Rigging the rods took only a minute, and Wim poured black coffee for his son and grandson. While Wim’s wife Truus never warmed up to coffee without cream, Wim took great pleasure in the fact that all his children and grandchildren only drank black coffee without sugar. “Sugar and cream are a nuisance on boats, ships and salvage jobs”, he would state too often.

Willem and Wim took a seat in the deck chairs in the cockpit and sipped their coffee.

“Yesterday somebody stopped by at the boat and had an odd question for me”, Wim said.

“He told me he also owns an Olsen 28 and is trying to get it US Coast Guard certified for 12 passengers.” “He wanted to talk to me because somebody told him that we were marine consultants and that I also own an Olsen 28. Apparently he is getting his approvals in place, but is totally hung up on the structural review. The Coast Guard wants him to pass Lloyds Wooden Ship rules and his boat is much too lightly constructed to pass those rules.”

“Did you check if the boat could pass on satisfactory prior service?”

“Funny you mention that”, Wim replied, “but apparently once the Coast Guard discovered that the boat was so much lighter than Lloyds rules, they became very gun shy. The guy asked if we had any solutions”

“Actually, I may have a solution”, Willem replied, “How much is he willing to pay?”

Wim leaned forward out of his chair, “Rotzooi Will, if I charge the guy for that, I will never be able to show my face at the dock and at Olsen’s boatyard”.

“Well here you go again Pa, an immigrant to the United States who worked day and night to make a success of his business, and to provide his children with good educations and now you are willing to throw your investment away just because you want be the nice guy on the dock”

Wim did not even react, it was always best to let Willem get his snide remark in, because in the end he loved providing a solution more than getting paid for it anyway.

After a few seconds Willem continued “There is quite an interesting solution to this problem, but it will require a little story. When I was working as a yacht designer, my boss showed me the Herreshoff rules for wooden boat construction, he swore by them when we designed wooden boats. Nat Herreshoff used those rules for his own boats and tons of those boats are still sailing. His rules are good. Actually, they are a paragon of structural elegance”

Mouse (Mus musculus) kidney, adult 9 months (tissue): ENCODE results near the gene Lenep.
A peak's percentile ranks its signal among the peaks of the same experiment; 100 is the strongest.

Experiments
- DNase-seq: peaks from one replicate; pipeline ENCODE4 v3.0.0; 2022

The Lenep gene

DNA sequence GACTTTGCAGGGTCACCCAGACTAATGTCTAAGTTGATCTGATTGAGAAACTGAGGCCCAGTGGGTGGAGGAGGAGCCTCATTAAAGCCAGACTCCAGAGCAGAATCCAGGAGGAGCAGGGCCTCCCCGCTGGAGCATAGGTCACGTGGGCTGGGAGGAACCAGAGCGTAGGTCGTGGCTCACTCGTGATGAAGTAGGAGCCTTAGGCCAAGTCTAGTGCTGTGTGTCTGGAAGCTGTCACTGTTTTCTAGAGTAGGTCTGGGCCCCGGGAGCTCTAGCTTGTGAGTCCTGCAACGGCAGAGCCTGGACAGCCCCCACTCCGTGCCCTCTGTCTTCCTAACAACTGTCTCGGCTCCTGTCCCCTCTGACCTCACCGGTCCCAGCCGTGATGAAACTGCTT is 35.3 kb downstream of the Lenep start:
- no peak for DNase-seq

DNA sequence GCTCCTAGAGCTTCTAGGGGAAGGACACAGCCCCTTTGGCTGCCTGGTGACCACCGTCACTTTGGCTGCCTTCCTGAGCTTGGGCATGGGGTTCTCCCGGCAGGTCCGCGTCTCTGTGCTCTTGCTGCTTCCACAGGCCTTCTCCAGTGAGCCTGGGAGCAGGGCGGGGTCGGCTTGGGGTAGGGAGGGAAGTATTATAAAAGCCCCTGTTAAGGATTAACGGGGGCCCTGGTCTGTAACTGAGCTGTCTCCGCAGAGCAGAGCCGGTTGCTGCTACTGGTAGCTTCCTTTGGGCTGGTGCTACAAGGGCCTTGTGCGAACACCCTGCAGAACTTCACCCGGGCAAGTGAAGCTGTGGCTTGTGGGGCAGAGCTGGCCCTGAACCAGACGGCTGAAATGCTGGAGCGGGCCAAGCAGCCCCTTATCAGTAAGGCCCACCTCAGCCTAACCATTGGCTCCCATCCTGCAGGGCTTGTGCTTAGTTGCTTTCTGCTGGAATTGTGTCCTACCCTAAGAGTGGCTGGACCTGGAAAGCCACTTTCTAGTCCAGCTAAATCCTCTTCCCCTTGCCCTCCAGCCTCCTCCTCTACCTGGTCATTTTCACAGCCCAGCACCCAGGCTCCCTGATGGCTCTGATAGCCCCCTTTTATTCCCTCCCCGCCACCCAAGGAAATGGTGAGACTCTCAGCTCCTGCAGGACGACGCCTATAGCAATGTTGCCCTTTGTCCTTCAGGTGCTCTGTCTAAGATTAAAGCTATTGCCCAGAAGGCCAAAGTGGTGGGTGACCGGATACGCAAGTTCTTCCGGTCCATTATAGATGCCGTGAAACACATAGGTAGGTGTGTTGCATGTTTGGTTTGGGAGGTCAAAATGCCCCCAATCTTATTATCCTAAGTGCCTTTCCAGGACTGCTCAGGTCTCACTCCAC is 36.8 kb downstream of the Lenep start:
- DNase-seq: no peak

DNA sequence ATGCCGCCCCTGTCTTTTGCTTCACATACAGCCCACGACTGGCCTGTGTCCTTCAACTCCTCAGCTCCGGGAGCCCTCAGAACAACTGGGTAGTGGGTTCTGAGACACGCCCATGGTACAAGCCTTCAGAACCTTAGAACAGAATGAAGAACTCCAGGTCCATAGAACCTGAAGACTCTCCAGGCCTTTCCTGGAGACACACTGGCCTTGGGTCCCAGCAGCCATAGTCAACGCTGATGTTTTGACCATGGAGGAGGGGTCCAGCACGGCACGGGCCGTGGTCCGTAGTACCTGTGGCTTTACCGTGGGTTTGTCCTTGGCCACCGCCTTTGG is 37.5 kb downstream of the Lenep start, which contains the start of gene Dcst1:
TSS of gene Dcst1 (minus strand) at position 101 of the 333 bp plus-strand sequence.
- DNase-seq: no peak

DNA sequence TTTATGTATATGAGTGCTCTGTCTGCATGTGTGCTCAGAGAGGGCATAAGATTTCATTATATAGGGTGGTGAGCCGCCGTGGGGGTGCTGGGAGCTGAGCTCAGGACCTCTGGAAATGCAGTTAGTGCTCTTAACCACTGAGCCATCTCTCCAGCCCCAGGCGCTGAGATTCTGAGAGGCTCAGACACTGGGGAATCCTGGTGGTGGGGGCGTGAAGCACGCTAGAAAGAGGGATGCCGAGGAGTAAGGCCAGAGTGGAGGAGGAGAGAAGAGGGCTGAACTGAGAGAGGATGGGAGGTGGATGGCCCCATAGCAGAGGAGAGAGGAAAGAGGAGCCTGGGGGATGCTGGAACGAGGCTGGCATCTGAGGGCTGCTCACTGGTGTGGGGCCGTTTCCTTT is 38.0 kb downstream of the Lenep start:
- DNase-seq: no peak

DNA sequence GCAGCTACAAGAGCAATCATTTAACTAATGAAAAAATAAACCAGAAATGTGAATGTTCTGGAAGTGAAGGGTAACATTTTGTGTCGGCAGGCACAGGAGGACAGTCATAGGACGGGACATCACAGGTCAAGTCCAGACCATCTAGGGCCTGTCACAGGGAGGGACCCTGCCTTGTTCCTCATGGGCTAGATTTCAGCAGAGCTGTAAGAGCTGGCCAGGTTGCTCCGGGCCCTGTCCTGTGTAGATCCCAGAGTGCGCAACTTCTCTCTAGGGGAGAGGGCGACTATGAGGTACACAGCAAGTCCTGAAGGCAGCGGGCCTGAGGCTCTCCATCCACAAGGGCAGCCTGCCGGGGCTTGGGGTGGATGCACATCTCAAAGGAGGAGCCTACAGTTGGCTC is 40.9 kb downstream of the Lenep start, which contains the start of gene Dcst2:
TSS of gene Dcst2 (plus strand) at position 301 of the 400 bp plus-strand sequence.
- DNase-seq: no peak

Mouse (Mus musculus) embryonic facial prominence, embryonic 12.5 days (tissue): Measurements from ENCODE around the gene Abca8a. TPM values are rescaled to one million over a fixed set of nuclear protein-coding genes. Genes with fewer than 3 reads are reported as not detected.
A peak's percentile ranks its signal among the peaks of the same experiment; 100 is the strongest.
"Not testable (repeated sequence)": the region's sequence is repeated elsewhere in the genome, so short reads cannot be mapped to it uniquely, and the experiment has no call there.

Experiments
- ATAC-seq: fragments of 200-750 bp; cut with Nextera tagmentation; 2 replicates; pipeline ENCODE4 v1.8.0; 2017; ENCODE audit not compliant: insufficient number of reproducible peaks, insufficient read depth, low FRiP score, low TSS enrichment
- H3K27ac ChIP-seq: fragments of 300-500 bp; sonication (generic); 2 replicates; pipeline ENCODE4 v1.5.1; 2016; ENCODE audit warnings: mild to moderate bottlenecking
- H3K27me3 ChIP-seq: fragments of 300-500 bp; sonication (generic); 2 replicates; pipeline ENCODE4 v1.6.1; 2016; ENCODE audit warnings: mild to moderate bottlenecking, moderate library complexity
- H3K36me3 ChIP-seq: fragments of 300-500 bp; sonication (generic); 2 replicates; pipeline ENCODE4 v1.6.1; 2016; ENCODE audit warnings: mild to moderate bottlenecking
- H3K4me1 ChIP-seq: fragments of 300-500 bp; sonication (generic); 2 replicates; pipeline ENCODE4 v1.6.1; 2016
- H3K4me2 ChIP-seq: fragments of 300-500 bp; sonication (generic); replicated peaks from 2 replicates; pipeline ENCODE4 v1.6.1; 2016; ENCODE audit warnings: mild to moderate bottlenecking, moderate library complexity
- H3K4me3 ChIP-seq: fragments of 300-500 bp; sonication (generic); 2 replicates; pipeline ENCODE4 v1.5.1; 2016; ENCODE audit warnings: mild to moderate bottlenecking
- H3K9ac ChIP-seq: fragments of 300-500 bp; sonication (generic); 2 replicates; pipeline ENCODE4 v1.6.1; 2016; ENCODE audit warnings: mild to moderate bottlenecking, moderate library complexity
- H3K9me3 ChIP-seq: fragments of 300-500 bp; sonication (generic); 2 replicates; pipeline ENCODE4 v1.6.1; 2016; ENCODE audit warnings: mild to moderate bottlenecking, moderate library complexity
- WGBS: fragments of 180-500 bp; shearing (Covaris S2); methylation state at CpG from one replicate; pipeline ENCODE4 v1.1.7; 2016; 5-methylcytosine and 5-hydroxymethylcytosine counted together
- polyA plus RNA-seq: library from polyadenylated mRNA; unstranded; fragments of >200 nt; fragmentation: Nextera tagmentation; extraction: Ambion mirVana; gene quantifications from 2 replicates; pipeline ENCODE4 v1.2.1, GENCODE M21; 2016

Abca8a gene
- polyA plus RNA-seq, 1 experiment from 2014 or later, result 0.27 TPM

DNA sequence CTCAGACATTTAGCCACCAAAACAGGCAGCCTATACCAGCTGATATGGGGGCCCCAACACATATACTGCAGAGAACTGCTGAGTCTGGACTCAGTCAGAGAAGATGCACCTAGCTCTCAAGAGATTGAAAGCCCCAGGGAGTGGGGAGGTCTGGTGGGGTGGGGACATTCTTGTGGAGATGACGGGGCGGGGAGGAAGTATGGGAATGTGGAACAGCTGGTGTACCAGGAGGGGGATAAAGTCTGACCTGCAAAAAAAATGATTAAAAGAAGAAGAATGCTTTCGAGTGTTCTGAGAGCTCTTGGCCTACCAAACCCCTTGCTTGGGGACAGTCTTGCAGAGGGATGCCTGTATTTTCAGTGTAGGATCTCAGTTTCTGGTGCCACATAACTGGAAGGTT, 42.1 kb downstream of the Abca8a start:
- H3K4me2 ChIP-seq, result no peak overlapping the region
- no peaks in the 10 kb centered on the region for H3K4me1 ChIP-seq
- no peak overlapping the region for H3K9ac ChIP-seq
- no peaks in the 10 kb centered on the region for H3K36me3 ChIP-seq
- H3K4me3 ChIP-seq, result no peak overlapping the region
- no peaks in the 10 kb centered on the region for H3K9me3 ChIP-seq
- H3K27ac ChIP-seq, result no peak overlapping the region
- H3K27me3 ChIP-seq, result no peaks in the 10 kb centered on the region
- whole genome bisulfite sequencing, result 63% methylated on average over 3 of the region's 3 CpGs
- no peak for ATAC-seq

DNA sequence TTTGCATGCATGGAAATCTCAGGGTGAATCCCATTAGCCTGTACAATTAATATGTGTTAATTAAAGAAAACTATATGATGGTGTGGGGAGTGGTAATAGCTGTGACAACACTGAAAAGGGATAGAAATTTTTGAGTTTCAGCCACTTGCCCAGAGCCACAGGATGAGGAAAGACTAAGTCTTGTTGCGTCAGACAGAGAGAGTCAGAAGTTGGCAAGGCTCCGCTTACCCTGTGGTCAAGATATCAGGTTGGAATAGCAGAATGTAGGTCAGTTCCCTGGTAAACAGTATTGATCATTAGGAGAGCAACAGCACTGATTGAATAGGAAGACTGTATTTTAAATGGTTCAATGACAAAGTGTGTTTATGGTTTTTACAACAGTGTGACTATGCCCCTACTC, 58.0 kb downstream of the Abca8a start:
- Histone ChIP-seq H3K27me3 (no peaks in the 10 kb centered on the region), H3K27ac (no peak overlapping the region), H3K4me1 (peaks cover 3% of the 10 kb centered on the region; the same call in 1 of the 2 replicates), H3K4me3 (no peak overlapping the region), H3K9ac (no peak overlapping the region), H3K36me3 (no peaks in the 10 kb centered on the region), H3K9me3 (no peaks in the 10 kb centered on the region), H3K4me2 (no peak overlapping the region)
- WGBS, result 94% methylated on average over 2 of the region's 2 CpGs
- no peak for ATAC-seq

Wim stared at the receding shape of the classic shingle Monmouth Boat Club, where Willem’s Hankins skiff was peacefully bobbing on its mooring whips and scratched the back of his bald head, raising his Watt & Fulton cap, “This is the late 19th century Wizard of Bristol, America’s Cup winning yacht designer, Nat Herreshoff?”

“The one and the same. I spent enough time in the bilges of this boat to know that almost certainly old man Olsen used the Herreshoff rules to build this boat. The Herreshoff rules result in much lighter boats, but, because he was so much smarter than everybody at Lloyds combined, his boats never failed, and outperformed everybody else’s designs”

Wim harrumphed, “smarter than Lloyds, that, by itself, is not too difficult. So why does the Coast Guard not use those rules, Willem?”

“Who knows? But the trick is to convince the Coast Guard that these rules should be used”

“I think I can solve that”, Wim replied, “Willem can you get a copy of the rules and ask Marina to take some measurements in this guy’s boat”

“I can take the measurements”, Will said not wanting to burden the company with unbillable work.

“You could, but that won’t be any fun, Marina also needs to learn about the Herreshoff rules, let her figure it out. Who knows when it will come in handy for her 30 or 40 years from now.”

Wim went on, “Then, when we have a little write up on that, I will send a nice note to the Coast Guard and lay out the situation. The Coast Guard will not immediately accept it, but it will work if we shame them into it a little. The technical reviewers may have never heard of Herreshoff, but if you explain who he was and that he was one of America’s greatest naval architects, they will understand that using those fusty British Lloyds rules is plain un-American.” Wim smiles, “Most of all, the Coast Guard is smart, and once you introduce them to a wheel that has worked for about 100 years, they will probably not want to reinvent it.”

Wim, emptied his coffee, got up and said: “let’s get some fish”

The fishing was quite good (it was a green lure day) and next weekend the family was ready to try again. Instead of Will, who was on some type of mysterious trip for some mysterious client, Marina drove the boat, with Polara as co-pilot.

Willem was ready to pour some coffee when Wim said: “We can have coffee, but I also have 12 year old Lairds. It is a little nippy today.”

“Don’t mind if I have a little bit” Willem replied, when he took his first sip of this ancient local nectar he asked, “Since when do you carry such fancy hooch on the boat?”

“Yesterday I came aboard and there were three bottles and a note in the cockpit. The note said: The Coast Guard accepted the rules. Thanks, here’s one for Bolle, one for Willem and one for Marina”

“I don’t think Marina heard that, let’s drink yours and I’ll take the other two bottles homes.”


May all the fishing be good in 2020